Last day to watch on Netflix: The chillingly scary movie that will give you chills for 125 minutes
What happens in the impenetrable privacy of two adults who agree to pursue a relationship, even in the face of mounting difficulties, would surely fascinate the most inventive fiction writers. Love begins to clothe itself in the rags of violence, and yet deep down it seems to hold the veil of enchantment that one day was able to unite these two souls in what was announced as a shared destiny, strong enough to face the harshness of existence. A magical territory where only the images of what needs to be stored are condensed, a very limited fraction of memory echoes through thoughts in an endless loop, giving the illusion that love is a linear story, without any setbacks or any misunderstandings, which polluting logic and transforming life into what we want it to be, not what it actually is. A superhuman effort begins to be made to keep the memory of the good times always ready, in the form of a very strong sedative, the only way to support lovers who are no longer able to evoke a more pleasant feeling. The two of them are left wanting the other to disappear, and even if that ends up happening, there’s still plenty to settle that won’t admit of comfortable oblivion.
Pain that resists the passage of time and inspires revolutionary discoveries – and cursed – is Leigh Whannell’s raw material in “The Invisible Man” (2020), a chronicle of relationships that stretch beyond the bearable and become a martyrdom for the parties, no matter where very much it is. of them the battle takes more than the other and pays too high a price for wanting to be happy. Whannell became known for bringing an essence of humanity to scripts that excel at elevating fantastical or technological aspects of the story, a quality more than evident in “Upgrade: Update” (2018), for example. “The Invisible Man” reinforces this concept and is based on the impeccable text of HG Wells (1866-1946), one of the emblematic authors of the best science fiction literature. Wells’ secret, deciphered and reproduced in the director’s text, is to carry the imagination to the fullest without giving up developing the intimate conflict between his characters, which is not overshadowed by the motto and constantly remains in the spotlight.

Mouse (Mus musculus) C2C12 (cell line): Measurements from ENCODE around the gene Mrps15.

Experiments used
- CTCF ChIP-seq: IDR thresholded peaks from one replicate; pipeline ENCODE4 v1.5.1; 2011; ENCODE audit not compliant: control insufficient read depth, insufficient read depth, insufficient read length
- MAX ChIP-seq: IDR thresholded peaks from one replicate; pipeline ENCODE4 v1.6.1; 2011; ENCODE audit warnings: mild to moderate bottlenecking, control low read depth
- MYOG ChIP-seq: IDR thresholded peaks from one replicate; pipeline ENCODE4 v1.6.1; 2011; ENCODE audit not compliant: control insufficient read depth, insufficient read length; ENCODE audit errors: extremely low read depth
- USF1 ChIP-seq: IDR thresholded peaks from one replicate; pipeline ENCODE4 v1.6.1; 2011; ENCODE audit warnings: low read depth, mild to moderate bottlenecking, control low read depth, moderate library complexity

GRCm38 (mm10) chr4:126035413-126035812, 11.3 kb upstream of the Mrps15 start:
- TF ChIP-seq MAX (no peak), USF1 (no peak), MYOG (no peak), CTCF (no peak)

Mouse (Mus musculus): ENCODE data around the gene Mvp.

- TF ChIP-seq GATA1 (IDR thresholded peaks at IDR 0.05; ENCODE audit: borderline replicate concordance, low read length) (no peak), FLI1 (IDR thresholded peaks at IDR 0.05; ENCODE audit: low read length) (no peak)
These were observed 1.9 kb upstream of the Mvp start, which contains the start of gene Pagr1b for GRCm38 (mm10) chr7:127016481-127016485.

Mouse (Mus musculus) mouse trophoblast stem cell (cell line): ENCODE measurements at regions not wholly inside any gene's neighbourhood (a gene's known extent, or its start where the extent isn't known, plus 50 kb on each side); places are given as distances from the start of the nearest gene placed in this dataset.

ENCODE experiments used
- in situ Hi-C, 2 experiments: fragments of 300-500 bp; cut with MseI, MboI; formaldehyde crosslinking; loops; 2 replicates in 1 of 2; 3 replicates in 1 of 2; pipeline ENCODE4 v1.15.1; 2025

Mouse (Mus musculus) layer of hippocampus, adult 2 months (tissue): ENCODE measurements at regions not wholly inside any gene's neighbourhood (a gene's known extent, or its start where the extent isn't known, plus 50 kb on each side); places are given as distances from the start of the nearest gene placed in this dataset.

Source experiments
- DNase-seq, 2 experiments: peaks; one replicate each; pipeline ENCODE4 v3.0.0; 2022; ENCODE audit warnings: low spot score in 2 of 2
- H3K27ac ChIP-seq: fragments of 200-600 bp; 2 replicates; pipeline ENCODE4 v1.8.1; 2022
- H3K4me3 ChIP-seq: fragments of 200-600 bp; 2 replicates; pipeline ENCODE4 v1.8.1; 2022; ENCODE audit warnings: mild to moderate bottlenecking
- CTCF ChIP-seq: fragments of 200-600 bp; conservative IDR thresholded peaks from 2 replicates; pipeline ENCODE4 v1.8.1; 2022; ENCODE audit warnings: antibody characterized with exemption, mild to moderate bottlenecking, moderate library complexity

One of the strengths of Whannell’s narrative is staying in the present and presenting the characters that suggest what’s happening on screen isn’t crazy – when we all know how vile the book that gave rise to it is, written in 1897 and current. and even prophetic in presenting the subjects he touches with the greatest caution. Elisabeth Moss’s Cecilia Kass is the fragile woman in whom the director invests a good deal of his hope and guarantees a more or less certain return thanks to the astonishing control the actress achieves over her protagonist, a performance also perceived in “Nos ” (2019), Jordan Peele’s racist dystopia. Moss is undoubtedly the right performer for the exact role; her not-so-obvious beauty is capital, which she uses shamelessly to make the plot about a somewhat abandoned woman who finds herself completely dependent on her lover, Adrian Griffin, the famous scientist played by Oliver Jackson-Cohen – for me it It seems to me that maybe Jackson-Cohen is too young (and too good-looking) to be the physics fan Whannell wants us to think he is, but let’s go. After showing the sequences in which the gap between the two is clear, with coldly studied dialogues, the film goes into the terror that justifies it, a moment where the frames, sometimes wide, sometimes claustrophobic, and the direction of the scene carefully work – especially in the passages where Cecilia is tormented by her ex-partner, who returns from the dead as a very real ghost – gives the dimension of the ordeal the character will suffer until the end, when the director raises a terrifying doubt.
Movie: The invisible man
Direction: Leigh Whannell